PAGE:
Another endeavor Des Marais called "very exciting" is the C4 Rice Project. A 10-institution effort headquartered at Britain's Oxford University, the project's goal is to genetically alter rice -- a "C3" plant, so-called because of the three-carbon molecules it makes during photosynthesis -- into "C4" plants. The chemical processes in this type of plant is much more efficient at converting solar energy into forms the plant can use (and some we can eat) through photosynthesis -- using sunlight to make glucose from carbon dioxide and water -- than its C3 cousins. In short, C4 plants produce more grain from the same amount of sunlight.
What's more, "C4 plants do particularly well in hot and dry places -- generally yielding up to 50 percent more than C3 plants whilst using less nitrogen and less water," essential for plant metabolism, project head and Oxford professor Jane Langdale told The Mainichi in an email exchange. For a warming world with a lot less rainfall in some areas, "the implications are enormous," she added.
However, none of this is easy. The C4 project is nothing less than the genes-up redesign of one of the rice plant's basic life processes, giving it new chemical properties and even new cell structures in its leaves. Furthermore, genes are "networked," meaning that genetic expression is based on interactions among the molecules themselves and other substances and factors, so finding which combinations of genes do what is no easy task.
There are also widespread worries over the future consequences of genetically modified organisms (GMOs). On July 25, the European Court of Justice ruled that any gene edited plants -- even those not incorporating any outside DNA -- fall under the European Union's GMO Directive prescribing an extremely strict regime of checks and official approvals before a GMO can go to market.
On the other hand, an Aug. 20 report by an expert panel at Japan's Environment Ministry recommended regulating genetically modified organisms that include DNA inserted from other sources, but relaxing rules for GMOs that have had genes disabled or deleted, reasoning that such genetic changes also occurred in nature.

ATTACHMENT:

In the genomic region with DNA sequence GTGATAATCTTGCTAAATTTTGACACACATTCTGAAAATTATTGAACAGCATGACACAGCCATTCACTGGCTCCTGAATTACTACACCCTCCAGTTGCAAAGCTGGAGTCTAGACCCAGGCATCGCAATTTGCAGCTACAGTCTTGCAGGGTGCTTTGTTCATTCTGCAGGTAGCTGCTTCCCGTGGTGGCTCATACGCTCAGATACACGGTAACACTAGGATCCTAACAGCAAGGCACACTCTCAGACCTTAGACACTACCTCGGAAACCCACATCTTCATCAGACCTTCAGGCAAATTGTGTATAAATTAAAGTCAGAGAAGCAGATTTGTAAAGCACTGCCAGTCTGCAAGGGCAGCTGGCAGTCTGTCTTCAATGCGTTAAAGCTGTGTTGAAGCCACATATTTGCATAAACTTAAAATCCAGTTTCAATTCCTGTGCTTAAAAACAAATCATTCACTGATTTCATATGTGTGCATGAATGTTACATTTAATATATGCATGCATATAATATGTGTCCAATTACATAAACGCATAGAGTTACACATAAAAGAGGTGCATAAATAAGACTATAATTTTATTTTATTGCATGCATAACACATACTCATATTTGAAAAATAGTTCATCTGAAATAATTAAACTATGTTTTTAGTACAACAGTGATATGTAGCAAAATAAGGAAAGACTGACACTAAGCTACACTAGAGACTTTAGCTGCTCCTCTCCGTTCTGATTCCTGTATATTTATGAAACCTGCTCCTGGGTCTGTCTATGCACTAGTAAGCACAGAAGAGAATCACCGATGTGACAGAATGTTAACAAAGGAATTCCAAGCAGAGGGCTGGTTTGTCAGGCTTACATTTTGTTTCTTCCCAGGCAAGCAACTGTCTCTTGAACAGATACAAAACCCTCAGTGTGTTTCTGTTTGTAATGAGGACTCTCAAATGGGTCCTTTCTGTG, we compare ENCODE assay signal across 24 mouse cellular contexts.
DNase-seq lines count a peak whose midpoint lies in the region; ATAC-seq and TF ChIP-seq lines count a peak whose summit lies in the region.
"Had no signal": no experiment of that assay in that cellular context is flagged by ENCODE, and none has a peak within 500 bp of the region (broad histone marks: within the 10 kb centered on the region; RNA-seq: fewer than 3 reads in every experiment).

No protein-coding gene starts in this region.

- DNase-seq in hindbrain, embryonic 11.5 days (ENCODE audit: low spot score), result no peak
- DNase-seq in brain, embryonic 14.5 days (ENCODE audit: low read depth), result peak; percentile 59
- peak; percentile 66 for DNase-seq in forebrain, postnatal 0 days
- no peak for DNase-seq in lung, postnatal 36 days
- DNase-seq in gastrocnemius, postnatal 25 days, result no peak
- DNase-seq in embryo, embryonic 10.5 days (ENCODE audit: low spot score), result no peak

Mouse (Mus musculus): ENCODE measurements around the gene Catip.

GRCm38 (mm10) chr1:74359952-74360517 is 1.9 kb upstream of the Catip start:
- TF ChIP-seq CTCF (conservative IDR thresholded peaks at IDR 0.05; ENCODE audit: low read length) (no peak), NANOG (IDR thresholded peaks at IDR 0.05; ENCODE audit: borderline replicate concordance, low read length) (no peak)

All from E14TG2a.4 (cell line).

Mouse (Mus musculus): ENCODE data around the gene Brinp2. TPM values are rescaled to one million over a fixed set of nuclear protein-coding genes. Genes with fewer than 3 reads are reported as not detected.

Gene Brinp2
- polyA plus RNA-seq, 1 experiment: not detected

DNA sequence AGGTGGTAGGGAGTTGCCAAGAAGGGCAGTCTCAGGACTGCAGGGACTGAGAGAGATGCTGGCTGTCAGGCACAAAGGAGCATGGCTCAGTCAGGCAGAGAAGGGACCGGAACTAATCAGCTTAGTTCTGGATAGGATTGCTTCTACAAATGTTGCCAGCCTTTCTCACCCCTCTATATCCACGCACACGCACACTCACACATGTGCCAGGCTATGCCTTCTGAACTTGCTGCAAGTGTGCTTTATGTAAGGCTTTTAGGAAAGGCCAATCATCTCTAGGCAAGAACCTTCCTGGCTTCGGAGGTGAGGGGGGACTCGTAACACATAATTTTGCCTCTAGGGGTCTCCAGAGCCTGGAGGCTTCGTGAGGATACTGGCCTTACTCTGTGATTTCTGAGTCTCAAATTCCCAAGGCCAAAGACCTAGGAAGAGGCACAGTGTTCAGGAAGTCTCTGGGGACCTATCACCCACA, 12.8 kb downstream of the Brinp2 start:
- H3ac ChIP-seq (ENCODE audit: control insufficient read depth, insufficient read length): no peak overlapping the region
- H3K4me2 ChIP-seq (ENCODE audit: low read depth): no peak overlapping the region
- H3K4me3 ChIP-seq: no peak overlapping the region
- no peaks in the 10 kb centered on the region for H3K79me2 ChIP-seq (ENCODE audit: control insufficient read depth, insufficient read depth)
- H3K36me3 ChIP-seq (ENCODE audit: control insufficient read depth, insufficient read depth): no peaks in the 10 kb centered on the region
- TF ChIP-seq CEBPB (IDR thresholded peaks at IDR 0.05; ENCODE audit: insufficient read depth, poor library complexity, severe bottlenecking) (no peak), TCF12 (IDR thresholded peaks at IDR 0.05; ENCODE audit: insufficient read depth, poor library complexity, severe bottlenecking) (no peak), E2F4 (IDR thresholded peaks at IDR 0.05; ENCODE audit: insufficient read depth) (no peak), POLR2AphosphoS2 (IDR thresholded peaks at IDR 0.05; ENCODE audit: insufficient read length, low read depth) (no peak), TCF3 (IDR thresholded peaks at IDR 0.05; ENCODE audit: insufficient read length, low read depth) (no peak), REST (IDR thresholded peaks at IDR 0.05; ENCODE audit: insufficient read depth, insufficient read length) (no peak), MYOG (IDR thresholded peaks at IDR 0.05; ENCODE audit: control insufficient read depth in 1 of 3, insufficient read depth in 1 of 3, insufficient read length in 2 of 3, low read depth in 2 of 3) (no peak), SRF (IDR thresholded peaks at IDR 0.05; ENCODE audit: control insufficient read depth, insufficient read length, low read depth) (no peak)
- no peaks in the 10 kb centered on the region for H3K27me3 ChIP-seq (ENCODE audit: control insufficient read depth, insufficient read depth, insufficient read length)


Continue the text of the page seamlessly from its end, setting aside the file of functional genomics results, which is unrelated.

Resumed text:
"A lot of plant biologists were really shocked by the recent EU developments," commented MIT's Des Marais, adding, "I hope other regions of the world approach next-gen GM crops with a more open and evidence-based mind." Oxford's Langdale, meanwhile, predicted that there would be "different ground rules" by the time C4 rice was ready to market, "not least if food shortages are as extreme as predicted."
If the GMO concerns are overcome, both Des Marais and Langdale were confident genetically edited plants could provide for our hotter world's growing population, though a long road lies ahead.
"The (C4 rice) project is on target but it is expected that there will need to be a 10-year engineering phase after the current phase ends next year, followed by possibly 10 years of breeding. This puts an end date of 2039," said Langdale.
Still, Des Marais emphasized that we also must work on better preserving the food we already grow, managing water and soil better to boost yields, and helping small-scale farmers tap the funds they need to maximize the potential of their land. "To feed 10 billion people we're going to need ... better varieties, better cropping systems, better access to markets," he said. "GM is part of that, but possibly not the most critical."
(By Robert Sakai-Irvine, The Mainichi Staff Writer)